The specific PADI Low Impact Diver training program takes 2 days and appears to be effective for a large range of pre-existing skill and certification levels. Similar training from other providers should have similar results. Many of the skills are included in technical diver training, particularly cave and wreck diving, where they are also important for safety.
While competence, which is directly associated with training and experience, is fundamentally necessary for low impact diving, attitude towards the environment and personality type appear to influence whether and how the diver applies their competence to moderating ecological impact.
Several researchers have found evidence to indicate that much of the damage to the underwater environment could be avoided by modifying the behaviour of divers by a combination of an education session followed by in-water demonstration, but short pre-dive briefings alone have little effect on contact rates.
Camp and Fraser, 2012, found that divers who had taken part in environmental conservation courses contacted the reef as often as those who did not, but conservation education provided in a dive briefing reduced contacts with the reef, and the depth of conservation education is relevant to its effectiveness. Diver familiarity with the local environment was also mentioned as having an effect on reducing impact frequency.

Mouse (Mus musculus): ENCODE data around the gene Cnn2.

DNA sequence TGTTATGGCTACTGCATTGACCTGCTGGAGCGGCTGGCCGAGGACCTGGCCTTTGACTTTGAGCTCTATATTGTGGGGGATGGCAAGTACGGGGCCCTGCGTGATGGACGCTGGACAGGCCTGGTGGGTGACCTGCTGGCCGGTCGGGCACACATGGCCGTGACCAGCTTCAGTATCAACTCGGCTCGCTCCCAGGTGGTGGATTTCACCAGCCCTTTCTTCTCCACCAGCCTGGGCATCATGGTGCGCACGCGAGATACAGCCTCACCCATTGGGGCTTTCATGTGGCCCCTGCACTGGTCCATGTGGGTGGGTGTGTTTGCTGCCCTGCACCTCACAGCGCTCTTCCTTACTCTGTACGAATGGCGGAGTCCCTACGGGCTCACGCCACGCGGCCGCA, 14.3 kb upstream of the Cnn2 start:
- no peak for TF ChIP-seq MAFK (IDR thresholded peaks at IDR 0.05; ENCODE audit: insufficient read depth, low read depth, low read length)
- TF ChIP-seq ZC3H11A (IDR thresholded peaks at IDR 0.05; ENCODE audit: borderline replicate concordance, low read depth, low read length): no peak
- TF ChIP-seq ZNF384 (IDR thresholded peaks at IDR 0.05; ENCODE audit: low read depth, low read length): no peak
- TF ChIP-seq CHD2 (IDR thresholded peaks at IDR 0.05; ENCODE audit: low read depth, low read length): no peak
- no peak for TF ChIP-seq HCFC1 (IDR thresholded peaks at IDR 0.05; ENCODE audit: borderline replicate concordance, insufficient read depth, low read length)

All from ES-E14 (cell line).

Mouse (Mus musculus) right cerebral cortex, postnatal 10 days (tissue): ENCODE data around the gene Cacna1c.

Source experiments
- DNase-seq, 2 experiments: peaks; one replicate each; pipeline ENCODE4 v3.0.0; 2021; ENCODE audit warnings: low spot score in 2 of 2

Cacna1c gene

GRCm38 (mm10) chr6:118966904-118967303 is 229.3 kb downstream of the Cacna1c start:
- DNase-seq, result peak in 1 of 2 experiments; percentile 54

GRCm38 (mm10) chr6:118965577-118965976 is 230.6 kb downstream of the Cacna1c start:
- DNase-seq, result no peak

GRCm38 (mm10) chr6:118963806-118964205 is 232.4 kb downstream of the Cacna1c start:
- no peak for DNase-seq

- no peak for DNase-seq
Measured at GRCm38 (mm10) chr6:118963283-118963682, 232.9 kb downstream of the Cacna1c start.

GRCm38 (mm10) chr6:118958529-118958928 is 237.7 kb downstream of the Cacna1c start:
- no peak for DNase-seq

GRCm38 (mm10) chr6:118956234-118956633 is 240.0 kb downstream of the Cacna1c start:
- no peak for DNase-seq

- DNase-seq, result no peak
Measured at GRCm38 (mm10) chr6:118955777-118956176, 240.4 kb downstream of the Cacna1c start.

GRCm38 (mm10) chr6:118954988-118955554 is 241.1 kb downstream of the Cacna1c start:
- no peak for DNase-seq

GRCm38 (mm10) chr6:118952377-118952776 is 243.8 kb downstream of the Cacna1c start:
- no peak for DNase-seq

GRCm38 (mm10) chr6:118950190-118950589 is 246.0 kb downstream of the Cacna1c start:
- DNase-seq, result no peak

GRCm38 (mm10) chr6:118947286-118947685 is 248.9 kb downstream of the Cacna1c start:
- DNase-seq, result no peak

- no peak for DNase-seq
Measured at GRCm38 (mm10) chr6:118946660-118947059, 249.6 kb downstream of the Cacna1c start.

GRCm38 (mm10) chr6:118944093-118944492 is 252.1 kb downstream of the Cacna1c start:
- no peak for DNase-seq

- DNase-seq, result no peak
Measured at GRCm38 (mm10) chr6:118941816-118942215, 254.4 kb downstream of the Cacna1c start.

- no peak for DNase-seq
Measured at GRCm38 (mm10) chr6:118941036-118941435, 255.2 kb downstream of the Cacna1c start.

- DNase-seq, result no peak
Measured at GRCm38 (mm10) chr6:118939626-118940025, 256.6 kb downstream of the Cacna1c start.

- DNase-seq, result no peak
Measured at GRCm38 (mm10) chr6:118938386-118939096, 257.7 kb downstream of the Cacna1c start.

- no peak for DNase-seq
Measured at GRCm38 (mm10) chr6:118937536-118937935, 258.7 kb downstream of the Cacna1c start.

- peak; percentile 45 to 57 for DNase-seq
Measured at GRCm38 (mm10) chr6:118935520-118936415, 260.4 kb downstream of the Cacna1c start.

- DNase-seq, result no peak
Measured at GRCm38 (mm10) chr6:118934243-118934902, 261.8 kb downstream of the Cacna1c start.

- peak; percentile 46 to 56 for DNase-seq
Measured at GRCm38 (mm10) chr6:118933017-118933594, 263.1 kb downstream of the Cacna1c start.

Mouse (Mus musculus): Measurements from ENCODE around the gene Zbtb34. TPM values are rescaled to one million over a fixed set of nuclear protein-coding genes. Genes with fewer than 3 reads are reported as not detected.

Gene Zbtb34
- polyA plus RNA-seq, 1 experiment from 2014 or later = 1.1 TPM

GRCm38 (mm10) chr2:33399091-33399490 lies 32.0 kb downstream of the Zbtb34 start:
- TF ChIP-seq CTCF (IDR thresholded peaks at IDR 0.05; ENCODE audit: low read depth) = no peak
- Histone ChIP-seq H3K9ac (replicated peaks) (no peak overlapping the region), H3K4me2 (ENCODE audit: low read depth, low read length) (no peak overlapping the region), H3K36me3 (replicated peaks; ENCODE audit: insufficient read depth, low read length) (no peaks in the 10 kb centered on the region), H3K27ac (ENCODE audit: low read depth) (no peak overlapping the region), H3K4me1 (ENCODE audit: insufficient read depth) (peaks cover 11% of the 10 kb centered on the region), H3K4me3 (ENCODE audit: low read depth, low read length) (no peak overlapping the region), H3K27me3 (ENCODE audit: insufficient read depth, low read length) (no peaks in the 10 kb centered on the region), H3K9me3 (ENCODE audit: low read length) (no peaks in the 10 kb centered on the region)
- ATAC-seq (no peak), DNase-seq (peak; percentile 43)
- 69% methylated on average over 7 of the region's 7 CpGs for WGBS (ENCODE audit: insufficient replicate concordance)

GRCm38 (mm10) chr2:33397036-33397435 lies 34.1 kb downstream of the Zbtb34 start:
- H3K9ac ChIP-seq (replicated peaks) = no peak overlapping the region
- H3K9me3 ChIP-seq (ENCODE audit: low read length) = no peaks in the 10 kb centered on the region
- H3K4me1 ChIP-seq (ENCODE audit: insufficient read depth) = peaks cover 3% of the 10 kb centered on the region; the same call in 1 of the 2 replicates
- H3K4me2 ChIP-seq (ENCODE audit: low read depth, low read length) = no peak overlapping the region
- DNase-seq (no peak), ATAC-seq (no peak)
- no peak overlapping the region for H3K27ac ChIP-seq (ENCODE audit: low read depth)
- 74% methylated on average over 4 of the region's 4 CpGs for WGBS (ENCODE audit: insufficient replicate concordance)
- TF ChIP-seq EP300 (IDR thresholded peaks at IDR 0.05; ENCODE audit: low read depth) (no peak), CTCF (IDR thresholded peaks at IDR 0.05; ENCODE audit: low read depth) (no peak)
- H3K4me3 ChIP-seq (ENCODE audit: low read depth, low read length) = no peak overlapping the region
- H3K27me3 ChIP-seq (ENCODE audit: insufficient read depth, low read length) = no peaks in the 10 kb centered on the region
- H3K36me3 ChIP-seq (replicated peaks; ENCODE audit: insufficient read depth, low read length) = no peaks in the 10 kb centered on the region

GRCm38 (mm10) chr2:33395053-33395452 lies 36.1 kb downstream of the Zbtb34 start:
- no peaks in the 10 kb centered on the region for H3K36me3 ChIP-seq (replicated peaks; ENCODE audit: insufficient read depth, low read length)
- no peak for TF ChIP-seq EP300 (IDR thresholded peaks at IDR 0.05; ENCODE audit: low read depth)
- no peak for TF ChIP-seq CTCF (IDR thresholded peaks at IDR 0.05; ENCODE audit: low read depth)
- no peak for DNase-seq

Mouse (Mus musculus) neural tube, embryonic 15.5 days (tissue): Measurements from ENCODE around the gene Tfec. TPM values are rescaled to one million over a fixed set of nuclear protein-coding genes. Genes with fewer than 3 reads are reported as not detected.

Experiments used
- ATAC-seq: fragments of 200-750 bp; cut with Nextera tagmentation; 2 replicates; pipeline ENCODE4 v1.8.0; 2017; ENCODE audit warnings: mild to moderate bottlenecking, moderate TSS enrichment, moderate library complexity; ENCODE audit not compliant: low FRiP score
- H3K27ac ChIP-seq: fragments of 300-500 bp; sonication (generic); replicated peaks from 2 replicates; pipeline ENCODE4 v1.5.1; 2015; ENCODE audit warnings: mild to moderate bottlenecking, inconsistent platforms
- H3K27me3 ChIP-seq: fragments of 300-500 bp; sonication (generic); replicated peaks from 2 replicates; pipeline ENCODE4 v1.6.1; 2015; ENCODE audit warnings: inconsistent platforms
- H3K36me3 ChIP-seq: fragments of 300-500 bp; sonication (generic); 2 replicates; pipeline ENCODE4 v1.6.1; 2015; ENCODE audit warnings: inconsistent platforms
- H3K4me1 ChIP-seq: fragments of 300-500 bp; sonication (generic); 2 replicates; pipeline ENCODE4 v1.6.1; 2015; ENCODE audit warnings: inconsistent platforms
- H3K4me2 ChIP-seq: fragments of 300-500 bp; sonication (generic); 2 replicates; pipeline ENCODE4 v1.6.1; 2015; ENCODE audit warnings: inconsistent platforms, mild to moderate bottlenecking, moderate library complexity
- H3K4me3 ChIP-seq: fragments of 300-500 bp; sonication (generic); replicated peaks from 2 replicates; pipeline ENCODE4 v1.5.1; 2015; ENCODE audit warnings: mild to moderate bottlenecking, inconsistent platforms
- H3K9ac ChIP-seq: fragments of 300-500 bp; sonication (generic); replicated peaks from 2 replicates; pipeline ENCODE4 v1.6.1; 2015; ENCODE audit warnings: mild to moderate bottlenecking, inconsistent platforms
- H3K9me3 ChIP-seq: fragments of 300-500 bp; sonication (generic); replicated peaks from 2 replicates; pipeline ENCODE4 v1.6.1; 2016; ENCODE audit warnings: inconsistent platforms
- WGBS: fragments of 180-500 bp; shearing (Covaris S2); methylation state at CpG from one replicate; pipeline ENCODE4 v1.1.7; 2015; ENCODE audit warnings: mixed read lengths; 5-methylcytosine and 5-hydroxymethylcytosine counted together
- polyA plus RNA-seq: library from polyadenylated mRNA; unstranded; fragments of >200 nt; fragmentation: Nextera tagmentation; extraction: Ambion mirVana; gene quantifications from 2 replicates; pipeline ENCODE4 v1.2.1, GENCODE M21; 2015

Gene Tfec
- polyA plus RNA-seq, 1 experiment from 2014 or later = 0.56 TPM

There are a variety of scuba diving programs that provide enriching instruction into not only proper techniques and equipment but also a focus on environmental conservation, specifically preservation of coral reefs. For instance, in the Florida Keys, companies such as Quiescence and Sea Dwellers have several educational opportunities for advanced open-water divers to learn more about the impact of the recreational sport on ocean wildlife, as well as have affiliations with organizations such as the Blue Star Dive Center and the Coral Restoration Foundation. These programs emphasize the importance of divers maintaining relative distance from themselves and sea creatures to minimize contamination and preserve the health and safety of the underwater world. In particular, the Coral Restoration Foundation provides a thorough illustration of the essential role that coral reefs play in the ocean environment, as a source of nutrients and sustainability for about a quarter of all aquatic life. Although people tend not to think of coral reefs as animals, each coral species relies on safe interaction with other organisms, the energy they receive from the algae zooxanthellae, and the ability to thrive in an ecosystem free from harmful contaminants. Unfortunately, over recent years as escalating carbon dioxide emission and the resulting climate change crisis have posed an increasing threat, many coral reefs around the world have suffered from the effects of rising temperatures, which have destroyed the growth of zooxanthellae that coral polyps regularly depend on to survive.